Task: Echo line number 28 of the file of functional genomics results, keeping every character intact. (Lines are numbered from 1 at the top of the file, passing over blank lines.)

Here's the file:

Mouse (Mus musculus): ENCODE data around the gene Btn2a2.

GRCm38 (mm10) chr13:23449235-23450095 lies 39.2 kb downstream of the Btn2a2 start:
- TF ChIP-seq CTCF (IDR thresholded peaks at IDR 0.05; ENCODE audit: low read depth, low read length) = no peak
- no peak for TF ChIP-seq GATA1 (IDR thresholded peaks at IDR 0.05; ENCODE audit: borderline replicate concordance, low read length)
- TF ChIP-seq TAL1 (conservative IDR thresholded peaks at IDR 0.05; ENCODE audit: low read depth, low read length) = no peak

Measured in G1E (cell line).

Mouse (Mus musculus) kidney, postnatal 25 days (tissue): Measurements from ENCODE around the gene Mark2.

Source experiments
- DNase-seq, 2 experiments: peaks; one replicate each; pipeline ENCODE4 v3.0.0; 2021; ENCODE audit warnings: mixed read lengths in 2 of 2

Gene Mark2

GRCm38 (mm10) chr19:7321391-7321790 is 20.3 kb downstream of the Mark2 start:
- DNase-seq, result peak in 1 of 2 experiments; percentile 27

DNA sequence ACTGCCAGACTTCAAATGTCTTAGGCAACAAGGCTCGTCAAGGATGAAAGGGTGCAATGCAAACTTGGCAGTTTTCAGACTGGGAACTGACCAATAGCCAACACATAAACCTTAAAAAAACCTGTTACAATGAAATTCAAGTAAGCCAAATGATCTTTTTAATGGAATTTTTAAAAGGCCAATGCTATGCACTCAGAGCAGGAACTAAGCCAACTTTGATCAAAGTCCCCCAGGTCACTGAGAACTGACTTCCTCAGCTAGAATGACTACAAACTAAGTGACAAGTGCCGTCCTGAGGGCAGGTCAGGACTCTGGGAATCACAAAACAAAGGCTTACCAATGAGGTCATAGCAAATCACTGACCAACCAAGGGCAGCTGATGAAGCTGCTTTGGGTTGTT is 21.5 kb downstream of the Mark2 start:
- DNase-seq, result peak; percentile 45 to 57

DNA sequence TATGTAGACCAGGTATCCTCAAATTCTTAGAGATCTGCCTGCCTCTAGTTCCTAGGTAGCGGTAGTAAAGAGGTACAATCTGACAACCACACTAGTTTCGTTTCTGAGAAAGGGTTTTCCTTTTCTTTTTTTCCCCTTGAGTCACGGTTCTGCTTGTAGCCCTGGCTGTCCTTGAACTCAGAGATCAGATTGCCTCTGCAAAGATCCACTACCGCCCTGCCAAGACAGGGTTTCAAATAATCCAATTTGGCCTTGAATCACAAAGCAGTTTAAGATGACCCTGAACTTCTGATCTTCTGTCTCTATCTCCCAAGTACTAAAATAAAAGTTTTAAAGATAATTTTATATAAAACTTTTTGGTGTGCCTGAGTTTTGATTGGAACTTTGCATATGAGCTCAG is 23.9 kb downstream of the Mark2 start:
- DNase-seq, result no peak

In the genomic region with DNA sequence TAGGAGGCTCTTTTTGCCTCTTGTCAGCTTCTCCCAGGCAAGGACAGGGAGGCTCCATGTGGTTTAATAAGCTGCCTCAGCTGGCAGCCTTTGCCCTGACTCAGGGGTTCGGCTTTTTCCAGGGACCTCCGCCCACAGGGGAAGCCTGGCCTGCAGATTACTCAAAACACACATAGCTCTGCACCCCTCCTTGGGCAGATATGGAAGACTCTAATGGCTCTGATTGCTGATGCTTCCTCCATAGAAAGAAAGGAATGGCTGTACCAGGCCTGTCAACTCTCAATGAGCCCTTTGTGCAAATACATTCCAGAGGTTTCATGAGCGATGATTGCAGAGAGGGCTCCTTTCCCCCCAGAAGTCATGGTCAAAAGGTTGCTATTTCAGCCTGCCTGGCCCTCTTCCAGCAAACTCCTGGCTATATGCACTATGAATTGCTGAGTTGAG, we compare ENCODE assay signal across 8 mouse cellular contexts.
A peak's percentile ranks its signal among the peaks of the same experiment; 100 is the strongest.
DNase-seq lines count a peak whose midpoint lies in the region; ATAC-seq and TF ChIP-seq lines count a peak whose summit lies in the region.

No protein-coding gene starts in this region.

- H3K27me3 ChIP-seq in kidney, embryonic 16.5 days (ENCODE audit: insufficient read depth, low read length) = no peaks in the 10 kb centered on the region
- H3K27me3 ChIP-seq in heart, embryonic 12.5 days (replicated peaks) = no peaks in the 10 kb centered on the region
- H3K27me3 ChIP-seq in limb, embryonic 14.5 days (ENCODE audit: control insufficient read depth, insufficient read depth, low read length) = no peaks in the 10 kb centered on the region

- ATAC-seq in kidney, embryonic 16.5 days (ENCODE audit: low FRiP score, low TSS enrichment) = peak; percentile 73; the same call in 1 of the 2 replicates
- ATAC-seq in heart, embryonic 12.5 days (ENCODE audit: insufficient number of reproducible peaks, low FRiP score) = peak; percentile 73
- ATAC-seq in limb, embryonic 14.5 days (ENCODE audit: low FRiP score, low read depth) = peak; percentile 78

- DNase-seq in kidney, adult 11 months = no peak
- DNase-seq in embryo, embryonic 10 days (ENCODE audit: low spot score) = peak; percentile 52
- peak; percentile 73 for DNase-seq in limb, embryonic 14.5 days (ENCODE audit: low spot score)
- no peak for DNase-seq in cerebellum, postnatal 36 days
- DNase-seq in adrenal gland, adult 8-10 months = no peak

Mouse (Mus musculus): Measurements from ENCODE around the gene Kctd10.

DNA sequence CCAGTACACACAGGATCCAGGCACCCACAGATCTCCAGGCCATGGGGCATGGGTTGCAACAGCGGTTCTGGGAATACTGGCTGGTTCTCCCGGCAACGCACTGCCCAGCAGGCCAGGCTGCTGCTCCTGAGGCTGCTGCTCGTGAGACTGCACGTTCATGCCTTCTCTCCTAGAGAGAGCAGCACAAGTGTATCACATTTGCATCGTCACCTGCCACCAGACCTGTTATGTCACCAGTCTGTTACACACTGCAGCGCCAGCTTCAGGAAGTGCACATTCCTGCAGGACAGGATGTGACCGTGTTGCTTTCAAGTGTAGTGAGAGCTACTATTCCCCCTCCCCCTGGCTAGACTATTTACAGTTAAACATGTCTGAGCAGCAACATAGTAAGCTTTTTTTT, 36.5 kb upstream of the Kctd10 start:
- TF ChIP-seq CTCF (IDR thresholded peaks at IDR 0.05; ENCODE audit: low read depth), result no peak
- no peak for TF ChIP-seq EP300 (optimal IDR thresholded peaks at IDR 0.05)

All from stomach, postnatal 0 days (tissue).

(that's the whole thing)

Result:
- DNase-seq in embryo, embryonic 10 days (ENCODE audit: low spot score) = peak; percentile 52